Posts Tagged ‘manuscripts’
Robert Louis Stevenson’s David Balfour, the original text, edited with an introduction and notes by Barry Menikoff (San Marino, CA: Huntington Library, Art Collections, and Botanical Gardens, 2016).
1. Sample pages
2. Editorial principles and practices
The present posting aims to be informative, not a review. The following will be of interest to other EdRLS editors. We may not always follow exactly the same practices, but it is always interesting to see how someone else does it.
1. Stevenson’s changes are assimilated without comment. Deleted earlier wordings are not generally recorded in the Notes, though a facsimile page on p. 236 enables us to see that the fair copy manuscript had a final deleted sentence:
For the life of man upon this world of ours is a funny business. They talk of the angels weeping; but I think they must more often be holding their sides as they look on; and there was one thing I determined to do when I began this long story, and that was to tell out everything as it befell. <If your father was something of a simpleton and your grandfather not better than a rogue, no harm that you should know it.>
2. Corrections are silently made of spelling and apostrophe use, and superscript letters have been dropped. However not all spellings are given standard form, e.g. ‘falsness’ (p. 41) (marked by the OED as found only up to the 16C).
There are also forms such as ‘dis-cretion’ (p. 115), which shows that the handwritten line between ‘s’ and a letter with left-facing bowl (c, d, g, o or q) has been interpreted as a hyphen. [For EdRLS, these marks have been interpreted as a non-significant link line; see this post in the blog and this one for a discussion. Barry defends his view in one of the comments to another post].
3. Unchanged are idiosyncratic capitalization of words not usually capitalized (e.g. ‘a Soft Tommy’), and the reverse case (latin, dutch, christian), in many case varying between the two usages (duke and Duke) as ‘this usage is so pervasive in the autograph, and poses no impediment to reading’ (p. lxvi). We therefore have ‘Tam Dale’ and ‘Tam dale’ in the first paragraph of ‘The Tale of Tod Lapraik’ (p. 107). To be honest, I must admit this did not cause me any problems in reading—and neither did examples like ‘I ken nae French and nae dutch’ (p. 106).
[This, like other editorial choices, is an area where each editor has to decide one way or another according to the aims of the edition. Menikoff gives us what the author wrote, while EdRLS (conservatively) emends MS texts—acting as publisher in a way accepted repeatedly by the author in other cases.]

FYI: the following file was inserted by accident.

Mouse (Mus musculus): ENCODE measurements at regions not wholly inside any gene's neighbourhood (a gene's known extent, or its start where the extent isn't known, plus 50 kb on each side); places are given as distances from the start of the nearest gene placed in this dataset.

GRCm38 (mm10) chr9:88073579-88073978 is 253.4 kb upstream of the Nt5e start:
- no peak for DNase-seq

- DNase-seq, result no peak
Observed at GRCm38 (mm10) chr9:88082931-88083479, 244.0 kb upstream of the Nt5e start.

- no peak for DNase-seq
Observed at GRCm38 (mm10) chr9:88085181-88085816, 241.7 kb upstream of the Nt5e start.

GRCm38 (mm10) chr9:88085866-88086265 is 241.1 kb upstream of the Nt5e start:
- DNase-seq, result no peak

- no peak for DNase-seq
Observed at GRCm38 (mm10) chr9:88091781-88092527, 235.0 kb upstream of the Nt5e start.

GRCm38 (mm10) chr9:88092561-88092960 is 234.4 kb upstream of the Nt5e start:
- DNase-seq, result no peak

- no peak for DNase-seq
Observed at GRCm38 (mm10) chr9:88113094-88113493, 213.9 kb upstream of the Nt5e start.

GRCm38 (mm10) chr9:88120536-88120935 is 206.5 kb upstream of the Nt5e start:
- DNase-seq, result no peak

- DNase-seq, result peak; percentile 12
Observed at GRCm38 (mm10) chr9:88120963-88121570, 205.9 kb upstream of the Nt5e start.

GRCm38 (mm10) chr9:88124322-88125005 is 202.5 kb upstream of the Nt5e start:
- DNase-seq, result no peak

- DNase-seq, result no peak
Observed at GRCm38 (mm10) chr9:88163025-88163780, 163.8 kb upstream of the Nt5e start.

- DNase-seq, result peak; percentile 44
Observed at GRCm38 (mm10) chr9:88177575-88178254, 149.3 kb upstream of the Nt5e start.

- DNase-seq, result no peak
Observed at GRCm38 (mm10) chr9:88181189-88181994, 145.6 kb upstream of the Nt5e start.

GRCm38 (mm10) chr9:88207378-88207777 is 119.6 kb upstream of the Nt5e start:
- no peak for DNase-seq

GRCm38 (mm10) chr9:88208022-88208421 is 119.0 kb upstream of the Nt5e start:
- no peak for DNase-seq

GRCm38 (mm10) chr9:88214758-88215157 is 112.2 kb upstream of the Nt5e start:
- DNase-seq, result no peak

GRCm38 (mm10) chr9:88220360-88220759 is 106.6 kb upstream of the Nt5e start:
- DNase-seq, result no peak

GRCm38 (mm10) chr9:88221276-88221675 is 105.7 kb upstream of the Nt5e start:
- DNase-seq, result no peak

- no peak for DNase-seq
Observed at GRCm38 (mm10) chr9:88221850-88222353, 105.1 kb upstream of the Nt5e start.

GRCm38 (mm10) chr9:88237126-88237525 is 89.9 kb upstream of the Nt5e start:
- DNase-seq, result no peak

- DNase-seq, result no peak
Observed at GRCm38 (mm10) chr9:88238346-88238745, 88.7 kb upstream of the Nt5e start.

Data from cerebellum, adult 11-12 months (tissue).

3. Apart from supplying missing periods and question marks Stevenson’s punctuation has not been changed, e.g. a comma, semicolon or question marks followed by a dash, question marks followed by a lower-case letter. When punctuating ‘[t]he objective [for Stevenson] was to reproduce thought processes and heightened conversation informally, without slowing it down with arbitrary stops and formal new sentences’ (p. lxxv).
[In EdRLS transcribed texts we have sometimes supplied a missing comma that is so common (e.g. before ‘isn’t it?’) as to be considered codified and that would almost certainly be provided by a printer. Presumably this happened here too.]
4. Stevenson’s substantive mistakes are not corrected; I am thinking here of the first paragraph of ‘The Tale of Tod Lapraik’: ‘there were whiles when they but to fish and shoot solans for their diet’—’they but’ doesn’t seem right, a verb seems to be missing. (The sentence is identical in all editions, however. Can anyone solve this problem?)
5. Explanatory Notes: these are brief; they log all the citations of David Balfour in the OED, SLD and EDD (English Dialect Dictionary); most usefully, they indicate omissions in the first printed editions and also quote in full new passages supplied by Stevenson for the book edition at Colvin’s request.
6. References: Beinecke references to letters not by RLS are by date and McKay numbers, e.g. ‘July 13, 1892, Beinecke Library (B 4219), Yale University’.
3. Differences between the MS and the first printed editions